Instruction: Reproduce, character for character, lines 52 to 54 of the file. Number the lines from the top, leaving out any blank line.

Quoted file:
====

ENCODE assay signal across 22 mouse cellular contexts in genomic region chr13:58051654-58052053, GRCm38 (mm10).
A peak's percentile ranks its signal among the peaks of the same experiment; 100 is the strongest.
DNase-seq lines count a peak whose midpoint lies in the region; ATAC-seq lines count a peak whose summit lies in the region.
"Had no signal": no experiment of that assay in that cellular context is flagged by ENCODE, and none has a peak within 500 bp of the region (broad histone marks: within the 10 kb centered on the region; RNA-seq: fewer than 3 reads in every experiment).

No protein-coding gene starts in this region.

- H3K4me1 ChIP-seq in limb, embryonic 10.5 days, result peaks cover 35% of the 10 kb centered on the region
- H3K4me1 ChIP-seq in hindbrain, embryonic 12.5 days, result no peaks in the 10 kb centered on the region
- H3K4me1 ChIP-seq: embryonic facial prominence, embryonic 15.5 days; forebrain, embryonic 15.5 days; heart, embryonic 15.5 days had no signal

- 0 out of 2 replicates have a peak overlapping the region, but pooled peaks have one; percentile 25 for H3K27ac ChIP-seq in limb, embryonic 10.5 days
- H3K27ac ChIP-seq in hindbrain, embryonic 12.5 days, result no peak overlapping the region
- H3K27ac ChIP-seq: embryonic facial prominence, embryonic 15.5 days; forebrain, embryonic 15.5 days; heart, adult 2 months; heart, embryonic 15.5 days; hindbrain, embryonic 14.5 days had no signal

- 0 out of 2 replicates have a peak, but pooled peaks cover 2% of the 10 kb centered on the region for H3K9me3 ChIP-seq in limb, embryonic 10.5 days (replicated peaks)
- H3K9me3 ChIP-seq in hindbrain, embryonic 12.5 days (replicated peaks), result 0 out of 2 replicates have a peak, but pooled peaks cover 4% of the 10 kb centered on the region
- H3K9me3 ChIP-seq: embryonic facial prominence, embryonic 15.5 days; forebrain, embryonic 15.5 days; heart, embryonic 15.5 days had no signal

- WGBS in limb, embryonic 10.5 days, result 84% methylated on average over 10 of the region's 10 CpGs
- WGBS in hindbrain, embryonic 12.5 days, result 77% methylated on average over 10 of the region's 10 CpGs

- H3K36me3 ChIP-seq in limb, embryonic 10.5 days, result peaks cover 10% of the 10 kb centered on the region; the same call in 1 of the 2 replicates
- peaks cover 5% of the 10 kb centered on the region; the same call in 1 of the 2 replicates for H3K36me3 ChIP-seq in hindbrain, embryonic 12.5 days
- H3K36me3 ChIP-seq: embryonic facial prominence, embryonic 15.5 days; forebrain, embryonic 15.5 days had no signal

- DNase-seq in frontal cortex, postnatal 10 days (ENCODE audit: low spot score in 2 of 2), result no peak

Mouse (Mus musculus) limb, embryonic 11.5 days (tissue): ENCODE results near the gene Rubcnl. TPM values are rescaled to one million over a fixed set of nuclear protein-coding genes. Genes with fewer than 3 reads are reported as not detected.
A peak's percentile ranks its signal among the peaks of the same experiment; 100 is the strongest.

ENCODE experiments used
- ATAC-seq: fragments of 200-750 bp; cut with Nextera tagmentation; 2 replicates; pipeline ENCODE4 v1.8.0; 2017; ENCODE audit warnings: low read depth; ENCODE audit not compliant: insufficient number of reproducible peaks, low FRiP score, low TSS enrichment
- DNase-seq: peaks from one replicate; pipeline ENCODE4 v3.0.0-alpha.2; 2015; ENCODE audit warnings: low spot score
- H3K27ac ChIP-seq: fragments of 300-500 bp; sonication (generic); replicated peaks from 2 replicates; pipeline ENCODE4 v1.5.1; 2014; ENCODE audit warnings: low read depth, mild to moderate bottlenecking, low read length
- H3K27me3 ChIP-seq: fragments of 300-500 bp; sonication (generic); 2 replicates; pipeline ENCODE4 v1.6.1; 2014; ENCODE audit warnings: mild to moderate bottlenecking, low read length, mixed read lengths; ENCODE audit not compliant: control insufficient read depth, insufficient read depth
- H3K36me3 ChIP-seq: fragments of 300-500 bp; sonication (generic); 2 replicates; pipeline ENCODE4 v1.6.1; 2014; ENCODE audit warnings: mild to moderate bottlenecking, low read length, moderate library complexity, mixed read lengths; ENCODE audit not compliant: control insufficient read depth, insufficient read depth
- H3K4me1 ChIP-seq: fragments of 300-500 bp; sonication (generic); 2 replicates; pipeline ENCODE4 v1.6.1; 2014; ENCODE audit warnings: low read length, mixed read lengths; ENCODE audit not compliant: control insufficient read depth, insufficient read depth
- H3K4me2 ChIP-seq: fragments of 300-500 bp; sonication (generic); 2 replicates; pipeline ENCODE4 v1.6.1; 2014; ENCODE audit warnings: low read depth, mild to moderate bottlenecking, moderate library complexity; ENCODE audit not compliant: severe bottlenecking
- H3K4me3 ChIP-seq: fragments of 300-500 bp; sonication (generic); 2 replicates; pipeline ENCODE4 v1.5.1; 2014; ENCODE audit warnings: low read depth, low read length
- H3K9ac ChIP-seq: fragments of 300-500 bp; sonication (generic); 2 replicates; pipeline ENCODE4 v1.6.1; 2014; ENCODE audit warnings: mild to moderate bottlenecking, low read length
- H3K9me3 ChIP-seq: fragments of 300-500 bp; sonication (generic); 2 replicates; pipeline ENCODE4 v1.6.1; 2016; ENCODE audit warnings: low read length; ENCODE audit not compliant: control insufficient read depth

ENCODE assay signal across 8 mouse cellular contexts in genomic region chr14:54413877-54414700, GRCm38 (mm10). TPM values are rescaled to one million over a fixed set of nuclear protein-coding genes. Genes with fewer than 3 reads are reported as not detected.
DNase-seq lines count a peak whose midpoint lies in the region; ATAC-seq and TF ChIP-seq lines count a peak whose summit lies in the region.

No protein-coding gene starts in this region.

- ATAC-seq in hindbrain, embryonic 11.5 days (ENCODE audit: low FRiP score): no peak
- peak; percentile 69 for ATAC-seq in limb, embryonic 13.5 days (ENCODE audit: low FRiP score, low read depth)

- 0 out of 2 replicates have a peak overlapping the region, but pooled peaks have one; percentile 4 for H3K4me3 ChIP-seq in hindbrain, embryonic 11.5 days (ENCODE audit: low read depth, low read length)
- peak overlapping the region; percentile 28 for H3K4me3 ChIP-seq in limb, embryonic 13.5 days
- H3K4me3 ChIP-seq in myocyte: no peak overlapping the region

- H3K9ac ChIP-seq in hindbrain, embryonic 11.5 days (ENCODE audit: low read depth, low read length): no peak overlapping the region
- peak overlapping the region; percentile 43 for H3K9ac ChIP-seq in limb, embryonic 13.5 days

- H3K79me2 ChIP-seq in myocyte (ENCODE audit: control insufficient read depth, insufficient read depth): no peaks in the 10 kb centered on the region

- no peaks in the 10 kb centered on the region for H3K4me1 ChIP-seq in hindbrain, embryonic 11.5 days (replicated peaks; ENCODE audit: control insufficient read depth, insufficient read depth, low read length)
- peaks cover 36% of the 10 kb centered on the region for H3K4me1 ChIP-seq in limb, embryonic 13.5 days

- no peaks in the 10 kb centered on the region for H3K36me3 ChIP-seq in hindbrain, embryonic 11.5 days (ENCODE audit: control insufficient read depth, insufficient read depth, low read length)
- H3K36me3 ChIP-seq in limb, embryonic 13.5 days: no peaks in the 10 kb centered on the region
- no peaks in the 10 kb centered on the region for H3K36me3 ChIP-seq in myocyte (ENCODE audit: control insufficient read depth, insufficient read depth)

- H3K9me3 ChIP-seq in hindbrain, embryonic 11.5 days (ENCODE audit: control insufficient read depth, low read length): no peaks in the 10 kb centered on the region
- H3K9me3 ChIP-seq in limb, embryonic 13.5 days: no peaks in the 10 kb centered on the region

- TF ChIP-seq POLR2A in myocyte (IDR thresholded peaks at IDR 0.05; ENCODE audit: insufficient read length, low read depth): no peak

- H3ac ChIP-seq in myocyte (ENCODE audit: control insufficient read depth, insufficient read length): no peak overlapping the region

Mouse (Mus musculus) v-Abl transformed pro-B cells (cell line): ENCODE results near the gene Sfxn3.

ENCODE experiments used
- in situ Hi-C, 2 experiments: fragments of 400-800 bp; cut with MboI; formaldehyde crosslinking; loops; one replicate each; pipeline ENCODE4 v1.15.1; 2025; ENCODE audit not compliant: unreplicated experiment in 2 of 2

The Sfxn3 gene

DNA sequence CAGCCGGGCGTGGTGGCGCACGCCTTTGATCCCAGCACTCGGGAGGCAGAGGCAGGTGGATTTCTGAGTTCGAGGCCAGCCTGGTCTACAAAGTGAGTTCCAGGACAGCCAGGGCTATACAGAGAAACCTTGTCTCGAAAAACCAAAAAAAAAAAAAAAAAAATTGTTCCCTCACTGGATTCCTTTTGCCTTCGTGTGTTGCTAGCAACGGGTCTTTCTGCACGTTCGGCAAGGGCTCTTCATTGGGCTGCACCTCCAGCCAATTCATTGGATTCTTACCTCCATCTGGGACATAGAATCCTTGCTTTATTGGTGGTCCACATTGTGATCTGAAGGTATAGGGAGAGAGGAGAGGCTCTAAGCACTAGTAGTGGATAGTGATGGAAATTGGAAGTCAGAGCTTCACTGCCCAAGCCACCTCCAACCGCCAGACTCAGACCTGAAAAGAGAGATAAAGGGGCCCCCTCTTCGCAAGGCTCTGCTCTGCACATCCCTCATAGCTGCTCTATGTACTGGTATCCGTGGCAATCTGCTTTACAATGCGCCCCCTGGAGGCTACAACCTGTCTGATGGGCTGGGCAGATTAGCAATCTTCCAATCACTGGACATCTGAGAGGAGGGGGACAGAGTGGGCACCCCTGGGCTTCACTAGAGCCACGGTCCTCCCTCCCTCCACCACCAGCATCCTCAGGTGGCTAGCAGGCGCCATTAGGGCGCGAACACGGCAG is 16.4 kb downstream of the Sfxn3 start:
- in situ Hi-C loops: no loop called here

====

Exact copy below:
- TF ChIP-seq POLR2A in myocyte (IDR thresholded peaks at IDR 0.05; ENCODE audit: insufficient read length, low read depth): no peak

- H3ac ChIP-seq in myocyte (ENCODE audit: control insufficient read depth, insufficient read length): no peak overlapping the region

Mouse (Mus musculus) v-Abl transformed pro-B cells (cell line): ENCODE results near the gene Sfxn3.